Anyway, if you're spectating, give me a wave. I will certainly appreciate the encouragement.

The Brighton Santa Dash 2010


Last Saturday, I entered the Brighton Santa Dash for the fourth time. This was my first race and it's a fun event. Despite better weather than some previous years, my time was quite slow. Drinking a couple of bottles of wine the night before may not have been the best preparation!

It is good to be running again, following some physiotherapy for my ongoing injury. 2010 hasn't been the best years I've had for running. While I ran 600 miles in 2009, I am likely to manage about 400 by the end of this year. As someone who loves long distances, it's been frustrating that the longest run I have managed this year is only 10 miles, and that back in January.

But I am now in training for the Brighton marathon, and did a fantastic 6 mile run with Mr Spicer on Sunday. My body is coping well with the increasing distances and I'm hoping to ward off any problems as I work towards April's marathon.


Brighton and Hove Parkrun

I'd been meaning to attend the Brighton and Hove Parkrun for a while, but I finally made my first visit yesterday. My old friend Mr Spratt was visiting and suggested that we get together for the run then go for coffee. 

The Parkrun is a great idea, enabled by modern technology. You register on the website and receive a barcode to print out. Then any Saturday morning, you turn up at one of the Parkrun events and do a 5K race. At the end of the race you receive a positional chip, which this is scanned along with your personal barcode. A few hours late the statistics from the race are put online. Best of all, the event is free.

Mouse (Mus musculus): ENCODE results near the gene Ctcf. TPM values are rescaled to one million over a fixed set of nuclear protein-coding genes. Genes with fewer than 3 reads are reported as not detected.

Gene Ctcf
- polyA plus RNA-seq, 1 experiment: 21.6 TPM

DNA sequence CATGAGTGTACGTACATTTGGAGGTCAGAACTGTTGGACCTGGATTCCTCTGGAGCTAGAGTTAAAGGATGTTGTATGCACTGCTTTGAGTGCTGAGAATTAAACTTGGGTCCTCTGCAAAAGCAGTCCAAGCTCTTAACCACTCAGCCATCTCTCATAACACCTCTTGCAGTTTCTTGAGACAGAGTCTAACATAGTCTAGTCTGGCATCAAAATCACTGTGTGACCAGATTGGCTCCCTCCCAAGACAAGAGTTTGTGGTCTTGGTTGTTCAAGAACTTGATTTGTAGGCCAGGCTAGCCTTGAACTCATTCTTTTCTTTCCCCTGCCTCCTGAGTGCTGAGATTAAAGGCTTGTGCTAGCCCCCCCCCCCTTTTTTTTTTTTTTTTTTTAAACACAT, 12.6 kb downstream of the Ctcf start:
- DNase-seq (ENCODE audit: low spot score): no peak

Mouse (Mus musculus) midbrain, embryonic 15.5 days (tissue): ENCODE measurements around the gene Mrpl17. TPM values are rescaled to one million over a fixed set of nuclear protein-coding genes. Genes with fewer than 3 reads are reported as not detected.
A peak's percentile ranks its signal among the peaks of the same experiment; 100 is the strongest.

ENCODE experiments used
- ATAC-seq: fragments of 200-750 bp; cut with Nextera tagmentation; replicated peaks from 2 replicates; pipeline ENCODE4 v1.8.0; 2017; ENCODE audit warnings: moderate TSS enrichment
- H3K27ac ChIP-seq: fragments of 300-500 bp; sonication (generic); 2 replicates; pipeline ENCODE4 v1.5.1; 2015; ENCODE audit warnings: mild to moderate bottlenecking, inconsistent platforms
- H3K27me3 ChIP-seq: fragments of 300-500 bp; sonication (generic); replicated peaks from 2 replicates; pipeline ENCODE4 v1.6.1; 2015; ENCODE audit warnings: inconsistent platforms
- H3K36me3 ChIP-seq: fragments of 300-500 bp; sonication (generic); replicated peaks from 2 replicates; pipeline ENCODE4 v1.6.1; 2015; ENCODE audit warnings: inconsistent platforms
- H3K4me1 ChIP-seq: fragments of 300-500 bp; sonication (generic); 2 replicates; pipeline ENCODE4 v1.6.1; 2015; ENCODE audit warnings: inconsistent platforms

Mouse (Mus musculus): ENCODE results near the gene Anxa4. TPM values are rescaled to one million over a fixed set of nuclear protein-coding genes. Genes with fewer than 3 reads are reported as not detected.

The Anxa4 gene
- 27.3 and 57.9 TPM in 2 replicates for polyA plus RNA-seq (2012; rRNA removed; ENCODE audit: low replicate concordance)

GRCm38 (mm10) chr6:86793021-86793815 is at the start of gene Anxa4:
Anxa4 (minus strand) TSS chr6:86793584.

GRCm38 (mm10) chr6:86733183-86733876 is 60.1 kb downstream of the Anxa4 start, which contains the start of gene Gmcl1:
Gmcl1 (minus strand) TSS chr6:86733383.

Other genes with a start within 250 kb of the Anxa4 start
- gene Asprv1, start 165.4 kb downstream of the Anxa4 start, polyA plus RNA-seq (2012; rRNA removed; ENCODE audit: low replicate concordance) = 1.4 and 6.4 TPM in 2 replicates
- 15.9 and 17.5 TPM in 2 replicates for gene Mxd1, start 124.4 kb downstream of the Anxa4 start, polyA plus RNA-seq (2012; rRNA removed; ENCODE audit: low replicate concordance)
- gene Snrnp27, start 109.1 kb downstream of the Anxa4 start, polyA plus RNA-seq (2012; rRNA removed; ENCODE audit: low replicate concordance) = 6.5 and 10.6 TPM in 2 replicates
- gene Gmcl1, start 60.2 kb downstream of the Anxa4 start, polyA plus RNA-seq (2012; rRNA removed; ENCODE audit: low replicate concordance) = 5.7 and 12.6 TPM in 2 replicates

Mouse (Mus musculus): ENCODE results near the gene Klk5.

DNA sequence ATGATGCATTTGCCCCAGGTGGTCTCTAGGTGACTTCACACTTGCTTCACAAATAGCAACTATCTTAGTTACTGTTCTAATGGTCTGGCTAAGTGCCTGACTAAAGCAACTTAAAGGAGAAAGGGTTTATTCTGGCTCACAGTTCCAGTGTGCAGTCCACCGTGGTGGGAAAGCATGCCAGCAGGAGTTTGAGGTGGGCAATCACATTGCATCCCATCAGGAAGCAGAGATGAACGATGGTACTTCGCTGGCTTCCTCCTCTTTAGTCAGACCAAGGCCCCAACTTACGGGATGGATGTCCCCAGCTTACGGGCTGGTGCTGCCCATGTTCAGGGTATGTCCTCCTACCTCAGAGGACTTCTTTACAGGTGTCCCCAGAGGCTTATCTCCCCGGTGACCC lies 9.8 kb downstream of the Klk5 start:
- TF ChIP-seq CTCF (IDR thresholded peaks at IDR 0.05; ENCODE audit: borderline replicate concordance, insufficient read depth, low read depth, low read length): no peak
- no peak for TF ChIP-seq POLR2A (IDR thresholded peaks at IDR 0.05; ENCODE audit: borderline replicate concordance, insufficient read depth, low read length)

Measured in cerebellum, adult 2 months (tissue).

I was suprised at how slick and organised the event was. The course, two and a half laps of Hove Park, is well marshalled, with a clearly marked finish line, and lap timings. The group is friendly, applauding the volunteers and first timers at the start line. Free T-shirts are given to regular attendees, for 10, 50 and 100 races run. 

The run itself feels halfway between training and a full-on race. Sharing the same route with 180 people is a good experience. Even on a drizzly August morning, after being up too late the night before, the Parkrun was great fun.

The results were released a few hours after the race. There are a wealth of information for the Parkrun (Average run time: 00:25:47; Total Distance Run at Brighton and Hove: 95,790 km) as well as race reports, and photos. There are also personal statistics, I managed 25:22 and came 119th, 11th in my age category with an 'age grade' of 51%. 

I'm impressed at how simple and well-organised the Parkrun was, and even more that it was free. After yesterday's session I feel more excited about running than I have in a while and, despite the trek to reach Hove Park, I'm looking forward to going again. 

The 1st Brighton Marathon


While I was visiting Brighton, the town's first marathon took place. Obviously I was supposed to be entering this. Sadly, for the second year running, I put myself out of a marathon through injury. This year my back gave out on me while I was lugging around a heavy bag while on holiday.